Tuesday, June 5, 2007

TCC: The Second Crumb, Part II

My reign of terror came to a screeching halt when my tonsils were removed in Harrison, AR (I think) when I was 5 years old. For they failed to do a throat culture on me before preforming the procedure.

So? Well, it so happened that I had a Group A streptococcal infection (strep throat) present at the time; and I subsequently contracted a very serious disease by the name of: Rheumatic Fever, which was left undiagnosed for several weeks.

Thankfully: the next job was in Minnesota. For the doctors up there were quite familiar with the disease. Whereas: most of the doctors down south at the time were not. For Rheumatic Fever rarely reared its ugly head south of the Mason-Dixon Line.

My parents were advised to get me to the Mayo Clinic in Rochester, MN. For even in 1963: the medical facility had quite a reputation for going above and beyond the standard call of duty for their patients; and it was there that I was correctly diagnosed.

Alas, I do not have much of a memory of my earliest days. For what recollections I do have are mostly rather hazy at best; but the sight of that Mayo Clinic doctor coming up to my mother with the results of the tests that they had done is as clear unto me as if it happened just a few minutes ago.

I was so scared. For they had left me sitting all alone on an examination table in a room with large windows (kinda like being placed in a petri dish); and then I saw my mother put her right hand over her mouth, go almost completely limp, and start sobbing.

No, the news was not all bad. For I did have a slight heart murmur; but the disease had mostly attacked my joints. Therefore: it was quite treatable with Penicillin; and aside from not being able to walk very well for around 2 years: my life was expected to return to normal (for me) after a short stay in the hospital, which was really just to be on the cautious side.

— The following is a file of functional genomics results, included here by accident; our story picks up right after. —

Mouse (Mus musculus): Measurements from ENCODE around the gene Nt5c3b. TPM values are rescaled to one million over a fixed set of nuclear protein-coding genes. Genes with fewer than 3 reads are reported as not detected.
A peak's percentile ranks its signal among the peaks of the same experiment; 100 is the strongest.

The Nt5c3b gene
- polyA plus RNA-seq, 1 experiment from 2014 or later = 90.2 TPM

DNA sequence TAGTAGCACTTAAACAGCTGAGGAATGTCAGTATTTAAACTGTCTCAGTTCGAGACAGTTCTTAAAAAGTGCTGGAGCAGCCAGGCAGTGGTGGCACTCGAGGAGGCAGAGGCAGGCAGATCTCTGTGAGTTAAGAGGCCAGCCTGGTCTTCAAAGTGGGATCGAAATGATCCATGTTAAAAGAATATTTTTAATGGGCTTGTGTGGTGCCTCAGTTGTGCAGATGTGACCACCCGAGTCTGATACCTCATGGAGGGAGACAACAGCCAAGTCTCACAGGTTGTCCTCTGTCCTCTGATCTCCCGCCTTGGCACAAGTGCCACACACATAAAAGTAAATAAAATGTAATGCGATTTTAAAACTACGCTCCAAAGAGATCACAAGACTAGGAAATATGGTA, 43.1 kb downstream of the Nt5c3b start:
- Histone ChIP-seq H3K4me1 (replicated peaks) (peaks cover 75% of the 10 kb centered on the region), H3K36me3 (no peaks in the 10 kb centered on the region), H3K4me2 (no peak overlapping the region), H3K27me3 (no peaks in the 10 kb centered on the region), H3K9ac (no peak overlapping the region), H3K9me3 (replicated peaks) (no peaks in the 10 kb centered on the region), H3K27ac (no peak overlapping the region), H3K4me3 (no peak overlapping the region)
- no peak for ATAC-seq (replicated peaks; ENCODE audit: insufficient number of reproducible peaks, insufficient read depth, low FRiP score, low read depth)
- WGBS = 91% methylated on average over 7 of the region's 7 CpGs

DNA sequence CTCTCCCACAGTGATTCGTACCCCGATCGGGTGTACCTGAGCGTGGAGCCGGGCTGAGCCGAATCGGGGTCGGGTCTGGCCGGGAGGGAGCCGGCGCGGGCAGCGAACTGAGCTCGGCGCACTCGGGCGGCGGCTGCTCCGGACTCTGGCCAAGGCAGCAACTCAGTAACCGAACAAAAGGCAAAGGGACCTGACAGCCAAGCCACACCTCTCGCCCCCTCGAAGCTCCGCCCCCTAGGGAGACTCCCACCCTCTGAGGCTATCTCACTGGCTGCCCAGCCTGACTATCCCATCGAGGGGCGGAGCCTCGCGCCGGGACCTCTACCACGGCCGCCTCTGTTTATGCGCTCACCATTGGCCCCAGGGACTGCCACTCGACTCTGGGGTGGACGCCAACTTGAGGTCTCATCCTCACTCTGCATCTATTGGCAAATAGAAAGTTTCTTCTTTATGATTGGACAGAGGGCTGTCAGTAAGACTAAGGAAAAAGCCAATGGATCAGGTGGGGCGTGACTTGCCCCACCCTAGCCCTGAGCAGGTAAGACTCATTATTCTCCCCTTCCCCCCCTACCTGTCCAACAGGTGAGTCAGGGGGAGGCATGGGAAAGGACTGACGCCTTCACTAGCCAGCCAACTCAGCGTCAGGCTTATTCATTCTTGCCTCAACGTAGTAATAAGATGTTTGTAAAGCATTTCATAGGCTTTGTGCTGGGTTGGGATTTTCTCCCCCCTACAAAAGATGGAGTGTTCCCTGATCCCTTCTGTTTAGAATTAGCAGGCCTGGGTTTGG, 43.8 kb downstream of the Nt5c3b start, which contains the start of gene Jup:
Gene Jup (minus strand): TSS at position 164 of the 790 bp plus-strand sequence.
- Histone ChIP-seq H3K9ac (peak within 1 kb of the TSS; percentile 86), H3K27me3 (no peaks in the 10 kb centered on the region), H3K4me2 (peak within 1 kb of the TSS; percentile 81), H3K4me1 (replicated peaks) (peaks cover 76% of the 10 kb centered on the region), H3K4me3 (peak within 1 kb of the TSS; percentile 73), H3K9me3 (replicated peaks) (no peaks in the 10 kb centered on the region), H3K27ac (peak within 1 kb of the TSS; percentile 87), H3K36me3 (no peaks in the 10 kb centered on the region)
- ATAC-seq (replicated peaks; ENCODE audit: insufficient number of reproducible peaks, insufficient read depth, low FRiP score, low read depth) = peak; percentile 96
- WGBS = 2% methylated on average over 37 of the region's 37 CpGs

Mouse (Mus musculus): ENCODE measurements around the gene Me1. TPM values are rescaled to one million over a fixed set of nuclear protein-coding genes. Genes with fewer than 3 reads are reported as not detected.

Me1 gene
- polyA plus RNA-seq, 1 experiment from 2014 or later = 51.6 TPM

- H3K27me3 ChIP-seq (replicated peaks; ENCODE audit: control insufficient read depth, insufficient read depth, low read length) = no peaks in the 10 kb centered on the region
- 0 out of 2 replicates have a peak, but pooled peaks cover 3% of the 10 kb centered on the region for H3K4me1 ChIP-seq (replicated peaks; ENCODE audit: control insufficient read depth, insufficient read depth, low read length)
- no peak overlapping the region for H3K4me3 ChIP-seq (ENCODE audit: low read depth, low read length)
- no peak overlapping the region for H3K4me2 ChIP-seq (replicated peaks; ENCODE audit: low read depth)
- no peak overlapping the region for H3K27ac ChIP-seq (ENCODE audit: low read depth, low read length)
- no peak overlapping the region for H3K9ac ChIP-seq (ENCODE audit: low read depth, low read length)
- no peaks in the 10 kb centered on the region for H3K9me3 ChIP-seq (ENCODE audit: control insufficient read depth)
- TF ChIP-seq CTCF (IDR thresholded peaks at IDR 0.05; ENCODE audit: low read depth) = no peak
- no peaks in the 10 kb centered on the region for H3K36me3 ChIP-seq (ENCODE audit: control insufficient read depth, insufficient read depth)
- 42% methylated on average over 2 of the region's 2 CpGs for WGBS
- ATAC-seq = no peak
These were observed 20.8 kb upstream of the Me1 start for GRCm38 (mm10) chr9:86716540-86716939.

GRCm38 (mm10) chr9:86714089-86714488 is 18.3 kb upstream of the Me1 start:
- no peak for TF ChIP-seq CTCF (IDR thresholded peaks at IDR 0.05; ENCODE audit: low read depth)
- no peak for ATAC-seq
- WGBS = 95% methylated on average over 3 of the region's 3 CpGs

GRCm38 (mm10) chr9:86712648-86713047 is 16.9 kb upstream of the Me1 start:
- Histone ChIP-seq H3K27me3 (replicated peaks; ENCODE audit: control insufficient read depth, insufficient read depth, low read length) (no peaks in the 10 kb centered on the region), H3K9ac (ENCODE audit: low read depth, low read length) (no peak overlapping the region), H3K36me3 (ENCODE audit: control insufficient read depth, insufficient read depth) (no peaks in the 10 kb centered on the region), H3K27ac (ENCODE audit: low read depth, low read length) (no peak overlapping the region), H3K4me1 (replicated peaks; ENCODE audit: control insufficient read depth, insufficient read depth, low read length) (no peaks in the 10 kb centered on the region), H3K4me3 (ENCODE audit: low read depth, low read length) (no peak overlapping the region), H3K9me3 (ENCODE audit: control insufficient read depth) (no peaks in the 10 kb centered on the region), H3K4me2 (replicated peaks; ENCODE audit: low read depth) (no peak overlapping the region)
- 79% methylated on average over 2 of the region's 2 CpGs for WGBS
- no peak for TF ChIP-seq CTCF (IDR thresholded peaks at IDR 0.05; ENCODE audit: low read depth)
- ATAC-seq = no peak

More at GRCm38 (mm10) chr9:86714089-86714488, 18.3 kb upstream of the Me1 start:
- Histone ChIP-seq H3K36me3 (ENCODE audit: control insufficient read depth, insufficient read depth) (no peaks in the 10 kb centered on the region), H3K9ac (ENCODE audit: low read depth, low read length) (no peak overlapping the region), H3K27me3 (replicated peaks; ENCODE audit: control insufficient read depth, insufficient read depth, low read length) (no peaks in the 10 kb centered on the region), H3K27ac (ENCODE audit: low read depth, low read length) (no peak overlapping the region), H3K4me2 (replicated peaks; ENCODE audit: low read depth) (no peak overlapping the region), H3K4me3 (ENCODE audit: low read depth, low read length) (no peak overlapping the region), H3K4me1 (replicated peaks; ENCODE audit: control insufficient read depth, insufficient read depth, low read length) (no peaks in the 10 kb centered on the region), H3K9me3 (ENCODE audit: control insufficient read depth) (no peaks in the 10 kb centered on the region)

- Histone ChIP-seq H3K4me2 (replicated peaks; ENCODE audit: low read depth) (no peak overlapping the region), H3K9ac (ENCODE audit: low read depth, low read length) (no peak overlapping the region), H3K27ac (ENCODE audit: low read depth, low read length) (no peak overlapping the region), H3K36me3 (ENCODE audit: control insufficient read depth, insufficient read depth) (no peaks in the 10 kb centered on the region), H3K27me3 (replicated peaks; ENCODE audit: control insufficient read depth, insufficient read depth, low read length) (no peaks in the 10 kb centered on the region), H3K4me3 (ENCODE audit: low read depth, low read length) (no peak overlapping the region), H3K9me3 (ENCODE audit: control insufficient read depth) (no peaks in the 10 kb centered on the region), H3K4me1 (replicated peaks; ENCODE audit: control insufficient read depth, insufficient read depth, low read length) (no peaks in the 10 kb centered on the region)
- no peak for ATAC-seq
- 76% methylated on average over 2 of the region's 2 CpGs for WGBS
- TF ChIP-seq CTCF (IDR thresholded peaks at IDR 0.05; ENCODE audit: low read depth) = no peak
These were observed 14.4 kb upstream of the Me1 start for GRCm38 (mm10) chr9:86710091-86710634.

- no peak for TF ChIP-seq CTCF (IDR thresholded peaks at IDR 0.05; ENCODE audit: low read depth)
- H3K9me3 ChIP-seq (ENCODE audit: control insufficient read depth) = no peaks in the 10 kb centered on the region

I do not remember just how short of a stay I really had in the hospital up there in Minnesota; but I do have some very clear memories of actually being there. Perhaps it is because of the pain involved? For my legs did hurt a lot; and then there were: needles, needles, needles, and more needles. Nonetheless: I also have some good memories of my parents bringing me G.I. Joe stuff; and enough comic books to jam my over-active imagination into overdrive!

Yes, I can see now that my stay in hospital, along with my time of convalescence at home, was truly a great blessing. For it was during that period that I learned about the joys of reading; and not all of my reading material was about Superman, Batman, and Spiderman. For I practically wore the covers off of a comic book of Sir Walter Scott's "Ivanhoe"; and the same can be said of another comic book of James Fenimore Cooper's "The Last Of The Mohicans".

No, not all of my time as a certified invalid was spent indoors. For I was sometimes granted a furlough to be led out into the sunshine; and I was told about my mother placing me on a limb of a tree that I could see from my window and cry about not being able to climb it. One would think that I would have some pleasant memories of such an auspicious occasion; but there are none to be found rattling around in my head.

Thankfully: my period of rehabilitation was greatly accelerated with the help of Lady, our 80 (+/-) pound German Shepherd. For she would drag me down the hallway of our 45 foot Spartan "mobile home"; and then I would drag her back the other way. I have a lot of fond memories of her.

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